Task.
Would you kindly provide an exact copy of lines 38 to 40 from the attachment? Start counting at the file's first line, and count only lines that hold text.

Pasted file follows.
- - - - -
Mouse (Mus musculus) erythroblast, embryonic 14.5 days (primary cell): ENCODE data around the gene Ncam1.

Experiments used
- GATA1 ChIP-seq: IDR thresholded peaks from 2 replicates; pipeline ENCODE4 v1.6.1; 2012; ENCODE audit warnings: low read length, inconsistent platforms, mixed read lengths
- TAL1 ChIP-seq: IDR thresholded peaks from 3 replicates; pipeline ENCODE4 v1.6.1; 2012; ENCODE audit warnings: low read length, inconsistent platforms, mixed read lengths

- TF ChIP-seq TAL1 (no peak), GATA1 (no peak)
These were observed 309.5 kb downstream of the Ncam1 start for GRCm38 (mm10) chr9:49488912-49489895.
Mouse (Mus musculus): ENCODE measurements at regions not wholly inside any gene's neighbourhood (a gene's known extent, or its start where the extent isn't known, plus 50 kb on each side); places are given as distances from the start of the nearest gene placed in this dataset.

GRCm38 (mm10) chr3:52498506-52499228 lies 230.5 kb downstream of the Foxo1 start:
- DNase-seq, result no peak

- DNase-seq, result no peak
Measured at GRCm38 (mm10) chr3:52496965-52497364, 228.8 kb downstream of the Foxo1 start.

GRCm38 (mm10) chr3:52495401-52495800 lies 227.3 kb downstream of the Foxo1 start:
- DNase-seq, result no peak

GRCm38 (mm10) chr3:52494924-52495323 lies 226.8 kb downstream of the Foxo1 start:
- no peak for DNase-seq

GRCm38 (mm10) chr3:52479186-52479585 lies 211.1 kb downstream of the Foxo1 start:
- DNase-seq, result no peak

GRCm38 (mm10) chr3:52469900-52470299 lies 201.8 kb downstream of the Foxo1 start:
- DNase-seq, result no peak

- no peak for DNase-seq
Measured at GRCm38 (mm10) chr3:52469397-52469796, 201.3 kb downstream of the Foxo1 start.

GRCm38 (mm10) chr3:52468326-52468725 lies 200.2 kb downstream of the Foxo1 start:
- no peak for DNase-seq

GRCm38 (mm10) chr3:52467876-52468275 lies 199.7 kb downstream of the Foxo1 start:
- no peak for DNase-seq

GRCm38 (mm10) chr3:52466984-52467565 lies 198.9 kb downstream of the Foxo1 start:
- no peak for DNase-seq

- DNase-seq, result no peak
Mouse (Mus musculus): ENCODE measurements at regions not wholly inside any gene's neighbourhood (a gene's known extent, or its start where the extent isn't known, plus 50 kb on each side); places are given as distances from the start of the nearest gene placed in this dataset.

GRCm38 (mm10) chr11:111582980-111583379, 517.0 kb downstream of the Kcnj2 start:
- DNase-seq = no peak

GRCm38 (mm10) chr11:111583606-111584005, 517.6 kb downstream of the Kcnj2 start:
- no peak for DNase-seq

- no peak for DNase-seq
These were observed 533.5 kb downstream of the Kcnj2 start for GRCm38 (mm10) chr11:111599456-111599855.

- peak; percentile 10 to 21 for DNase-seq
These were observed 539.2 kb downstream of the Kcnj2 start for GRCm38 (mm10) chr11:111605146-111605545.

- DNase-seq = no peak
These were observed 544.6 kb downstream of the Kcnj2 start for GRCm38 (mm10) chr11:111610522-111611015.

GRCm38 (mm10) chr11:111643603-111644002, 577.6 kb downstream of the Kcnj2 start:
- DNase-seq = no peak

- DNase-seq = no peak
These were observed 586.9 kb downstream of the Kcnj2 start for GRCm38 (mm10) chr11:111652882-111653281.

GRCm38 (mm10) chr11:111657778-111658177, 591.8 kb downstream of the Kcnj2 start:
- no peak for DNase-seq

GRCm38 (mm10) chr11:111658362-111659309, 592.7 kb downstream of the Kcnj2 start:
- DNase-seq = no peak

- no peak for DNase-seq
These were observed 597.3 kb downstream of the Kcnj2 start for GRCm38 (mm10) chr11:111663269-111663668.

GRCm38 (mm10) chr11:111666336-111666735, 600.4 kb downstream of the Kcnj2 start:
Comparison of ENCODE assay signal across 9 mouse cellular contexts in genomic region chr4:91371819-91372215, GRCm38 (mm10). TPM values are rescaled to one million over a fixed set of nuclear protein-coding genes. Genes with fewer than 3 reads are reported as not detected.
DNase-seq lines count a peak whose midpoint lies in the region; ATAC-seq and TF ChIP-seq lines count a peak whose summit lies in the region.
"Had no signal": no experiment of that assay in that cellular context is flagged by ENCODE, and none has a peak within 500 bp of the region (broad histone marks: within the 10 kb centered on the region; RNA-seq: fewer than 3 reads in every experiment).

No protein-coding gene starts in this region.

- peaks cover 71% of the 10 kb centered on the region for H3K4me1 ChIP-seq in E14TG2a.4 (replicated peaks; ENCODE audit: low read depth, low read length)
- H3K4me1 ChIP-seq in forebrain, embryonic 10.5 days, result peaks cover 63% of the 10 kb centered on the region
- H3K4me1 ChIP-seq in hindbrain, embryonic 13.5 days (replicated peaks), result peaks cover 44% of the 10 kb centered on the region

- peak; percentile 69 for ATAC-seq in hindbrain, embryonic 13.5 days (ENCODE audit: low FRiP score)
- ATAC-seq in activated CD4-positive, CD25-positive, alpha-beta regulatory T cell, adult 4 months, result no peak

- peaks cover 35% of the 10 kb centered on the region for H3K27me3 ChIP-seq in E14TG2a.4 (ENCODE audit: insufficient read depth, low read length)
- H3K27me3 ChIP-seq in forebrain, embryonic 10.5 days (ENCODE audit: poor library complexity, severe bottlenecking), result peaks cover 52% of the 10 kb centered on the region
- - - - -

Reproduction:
- DNase-seq = no peak
These were observed 544.6 kb downstream of the Kcnj2 start for GRCm38 (mm10) chr11:111610522-111611015.

GRCm38 (mm10) chr11:111643603-111644002, 577.6 kb downstream of the Kcnj2 start: